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Nicole Cosgrove

When you cross a West Highland White Terrier with a Poodle you get a Westiepoo also called a Wee-Poo, Wee Po, Westipoo, Westie-Poo, Westidoodle and Westiedooodle. This mixed dog is a medium size with a life span of between 12 to 15 years. She is a great dog for people with allergies as both parents are considered hypoallergenic and she is very sweet and outgoing.

Here is the Westiepoo at a Glance
Average height 11 to 17 inches
Average weight 20 to 40 pounds
Coat type Medium, soft, wavy light
Hypoallergenic? Yes
Grooming Needs Low to moderate
Shedding Low
Brushing At least two to three times a week
Touchiness Fairly sensitive
Tolerant to Solitude? Moderate
Barking Occasional
Tolerance to Heat Very good
Tolerance to Cold Good to very good
Good Family Pet? Very good
Good with Children? Good to very good – better with older ones
Good with other Dogs? Moderate to good – needs socialization
Good with other Pets? Good to very good
A roamer or Wanderer? Average
A Good Apartment Dweller? Very good to excellent
Good Pet for new Owner? Good to very good
Trainability Moderately easy but house training can be hard
Exercise Needs Fairly active
Tendency to get Fat Above average.
Major Health Concerns Addisons, Patellar luxation, Cushings, Legg-Perthes, Epilepsy, eye problems, bloat, hypothyroidism, Von Willebrand, skin problems, Craniomandibular Osteopathy, Pulmonary Fibrosis
Other Health Concerns Hip dysplasia, weight gain
Life Span 12 to 15 years
Average new Puppy Price $250 to $800
Average Annual Medical Expense $460 to $575
Average Annual Non-Medical Expense $375 to $500

Where does the Westiepoo come from?

The Westiepoo is a designer dog and as with most designer dogs not a lot is known about her origins. It is known she comes from the US and that her beginnings were in the early 1970s after the Cockapoo in the 1960s. She is one of many designer dogs who has the Poodle as a parents. Designer dogs tend to be mixed dogs with two purebred parents. Most are given a name that have the parents names blended together some how. Some are made with integrity and thought and some are made just to make money by puppy mills and bad breeders so be careful where you buy from.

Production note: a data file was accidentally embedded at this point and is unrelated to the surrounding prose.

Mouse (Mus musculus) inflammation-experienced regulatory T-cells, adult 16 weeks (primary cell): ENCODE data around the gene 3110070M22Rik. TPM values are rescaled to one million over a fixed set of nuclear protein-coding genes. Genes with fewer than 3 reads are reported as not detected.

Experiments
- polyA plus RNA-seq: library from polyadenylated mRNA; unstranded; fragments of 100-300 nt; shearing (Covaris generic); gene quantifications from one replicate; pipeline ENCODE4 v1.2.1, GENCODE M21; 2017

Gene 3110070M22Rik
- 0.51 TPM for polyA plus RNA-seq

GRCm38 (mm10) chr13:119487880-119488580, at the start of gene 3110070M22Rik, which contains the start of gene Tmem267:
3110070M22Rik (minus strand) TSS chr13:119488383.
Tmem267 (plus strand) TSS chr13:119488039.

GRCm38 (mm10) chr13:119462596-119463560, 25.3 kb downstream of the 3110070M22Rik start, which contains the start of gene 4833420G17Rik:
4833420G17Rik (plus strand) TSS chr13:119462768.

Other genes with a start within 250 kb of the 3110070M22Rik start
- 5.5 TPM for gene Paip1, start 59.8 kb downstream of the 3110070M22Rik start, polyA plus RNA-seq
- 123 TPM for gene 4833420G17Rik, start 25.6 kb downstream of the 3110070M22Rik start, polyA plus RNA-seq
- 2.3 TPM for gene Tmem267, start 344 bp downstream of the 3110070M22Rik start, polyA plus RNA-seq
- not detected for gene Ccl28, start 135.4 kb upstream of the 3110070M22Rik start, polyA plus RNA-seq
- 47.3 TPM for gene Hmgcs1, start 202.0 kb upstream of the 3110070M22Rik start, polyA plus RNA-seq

While breeders may claim otherwise in most cases it is not possible to promise a certain look or temperament with Designer dogs. The genes can combine in any way and there is no way to control or determine it. Even puppies that are siblings can vary when it comes to these first generation dogs. With little history the best way we can get an idea on the possibilities of what goes into a Westiepoo is to know something about each parent.

The Poodle

The Poodle might be all about looks in dog shows today but originally he was bred to retrieved waterfowl for hunters. This is why his coat is like it is, to protect him from the water. He is German in origin, though ancestors of Poodle before that can be found back as old the first century BC! There are three sizes and have been for hundreds of years, the standard, the miniature and the toy. The French were the ones who bred him more to how we see him today though and it was circuses and Gypsies who started the extravagant clipping styles that are still popular now.

He is a very intelligent dog, eager to please and has a great memory making him easy to train. He can be aloof with strangers but he is a warm hearted, affectionate and clownish dog in reality which makes him perfect for families, especially those with children.